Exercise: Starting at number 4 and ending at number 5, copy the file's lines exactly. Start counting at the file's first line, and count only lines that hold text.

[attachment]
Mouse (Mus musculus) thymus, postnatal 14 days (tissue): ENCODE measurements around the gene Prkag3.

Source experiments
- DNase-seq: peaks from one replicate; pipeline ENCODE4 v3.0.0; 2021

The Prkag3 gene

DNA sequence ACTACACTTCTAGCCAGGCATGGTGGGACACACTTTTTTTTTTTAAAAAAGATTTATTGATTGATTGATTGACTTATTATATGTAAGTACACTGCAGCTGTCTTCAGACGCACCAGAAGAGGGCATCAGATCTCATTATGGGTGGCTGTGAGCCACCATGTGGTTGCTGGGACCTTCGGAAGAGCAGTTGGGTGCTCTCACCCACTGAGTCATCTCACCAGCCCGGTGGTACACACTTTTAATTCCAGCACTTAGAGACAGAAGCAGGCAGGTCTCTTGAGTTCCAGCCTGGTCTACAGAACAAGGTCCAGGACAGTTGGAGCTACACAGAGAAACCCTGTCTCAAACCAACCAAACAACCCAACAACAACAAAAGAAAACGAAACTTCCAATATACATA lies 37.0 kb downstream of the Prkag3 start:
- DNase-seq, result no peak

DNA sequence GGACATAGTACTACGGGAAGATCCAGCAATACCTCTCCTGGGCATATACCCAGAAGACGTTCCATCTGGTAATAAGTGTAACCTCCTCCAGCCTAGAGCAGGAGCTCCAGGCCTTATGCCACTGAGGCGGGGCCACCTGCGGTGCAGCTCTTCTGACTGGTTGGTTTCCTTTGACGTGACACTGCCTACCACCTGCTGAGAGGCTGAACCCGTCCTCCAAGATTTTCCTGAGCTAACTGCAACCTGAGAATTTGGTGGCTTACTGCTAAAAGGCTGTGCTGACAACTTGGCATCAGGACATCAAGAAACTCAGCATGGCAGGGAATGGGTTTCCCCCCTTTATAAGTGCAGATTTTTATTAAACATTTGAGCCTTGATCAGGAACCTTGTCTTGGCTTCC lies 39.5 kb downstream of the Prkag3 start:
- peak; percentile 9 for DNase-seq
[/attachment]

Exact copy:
The Prkag3 gene

DNA sequence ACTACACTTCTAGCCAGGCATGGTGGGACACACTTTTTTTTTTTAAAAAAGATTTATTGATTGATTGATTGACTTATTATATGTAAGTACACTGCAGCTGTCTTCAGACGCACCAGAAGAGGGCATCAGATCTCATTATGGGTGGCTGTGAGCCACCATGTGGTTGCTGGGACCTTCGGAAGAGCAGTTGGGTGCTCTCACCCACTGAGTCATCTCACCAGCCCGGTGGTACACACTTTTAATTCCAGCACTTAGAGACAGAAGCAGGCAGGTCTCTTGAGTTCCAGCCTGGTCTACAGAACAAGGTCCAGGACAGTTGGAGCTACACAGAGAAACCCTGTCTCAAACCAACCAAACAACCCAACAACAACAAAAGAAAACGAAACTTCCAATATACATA lies 37.0 kb downstream of the Prkag3 start: